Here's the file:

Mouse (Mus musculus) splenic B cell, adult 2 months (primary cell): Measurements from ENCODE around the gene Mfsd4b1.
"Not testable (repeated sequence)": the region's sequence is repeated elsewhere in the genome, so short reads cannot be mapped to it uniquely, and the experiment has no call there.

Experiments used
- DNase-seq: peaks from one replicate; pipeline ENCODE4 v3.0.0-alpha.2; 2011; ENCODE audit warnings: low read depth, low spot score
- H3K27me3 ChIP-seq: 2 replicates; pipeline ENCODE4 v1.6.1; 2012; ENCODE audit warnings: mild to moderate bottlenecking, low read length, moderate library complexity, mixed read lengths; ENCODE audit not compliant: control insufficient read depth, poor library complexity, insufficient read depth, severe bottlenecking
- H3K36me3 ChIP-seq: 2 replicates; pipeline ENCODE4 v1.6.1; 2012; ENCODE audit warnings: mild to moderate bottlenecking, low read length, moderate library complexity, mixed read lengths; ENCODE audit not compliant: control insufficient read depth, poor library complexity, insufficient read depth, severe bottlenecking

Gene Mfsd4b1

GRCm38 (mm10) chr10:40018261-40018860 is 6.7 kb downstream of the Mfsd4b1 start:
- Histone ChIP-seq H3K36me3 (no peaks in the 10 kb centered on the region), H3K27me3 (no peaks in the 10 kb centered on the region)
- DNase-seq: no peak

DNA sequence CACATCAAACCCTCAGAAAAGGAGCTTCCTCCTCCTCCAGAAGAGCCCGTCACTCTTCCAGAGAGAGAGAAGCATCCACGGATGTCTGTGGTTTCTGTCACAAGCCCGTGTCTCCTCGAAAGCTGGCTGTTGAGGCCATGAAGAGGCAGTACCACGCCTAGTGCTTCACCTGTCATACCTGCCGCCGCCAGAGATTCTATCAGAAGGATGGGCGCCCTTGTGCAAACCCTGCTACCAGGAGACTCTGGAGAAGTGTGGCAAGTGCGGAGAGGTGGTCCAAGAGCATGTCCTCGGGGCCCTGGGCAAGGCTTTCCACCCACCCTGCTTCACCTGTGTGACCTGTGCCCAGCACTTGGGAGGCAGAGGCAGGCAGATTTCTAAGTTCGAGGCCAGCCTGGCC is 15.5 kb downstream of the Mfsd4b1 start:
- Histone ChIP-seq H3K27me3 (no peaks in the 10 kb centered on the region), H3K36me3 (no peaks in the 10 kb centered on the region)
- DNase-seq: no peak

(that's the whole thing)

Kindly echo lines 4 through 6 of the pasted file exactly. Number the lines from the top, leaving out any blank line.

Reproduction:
- DNase-seq: peaks from one replicate; pipeline ENCODE4 v3.0.0-alpha.2; 2011; ENCODE audit warnings: low read depth, low spot score
- H3K27me3 ChIP-seq: 2 replicates; pipeline ENCODE4 v1.6.1; 2012; ENCODE audit warnings: mild to moderate bottlenecking, low read length, moderate library complexity, mixed read lengths; ENCODE audit not compliant: control insufficient read depth, poor library complexity, insufficient read depth, severe bottlenecking
- H3K36me3 ChIP-seq: 2 replicates; pipeline ENCODE4 v1.6.1; 2012; ENCODE audit warnings: mild to moderate bottlenecking, low read length, moderate library complexity, mixed read lengths; ENCODE audit not compliant: control insufficient read depth, poor library complexity, insufficient read depth, severe bottlenecking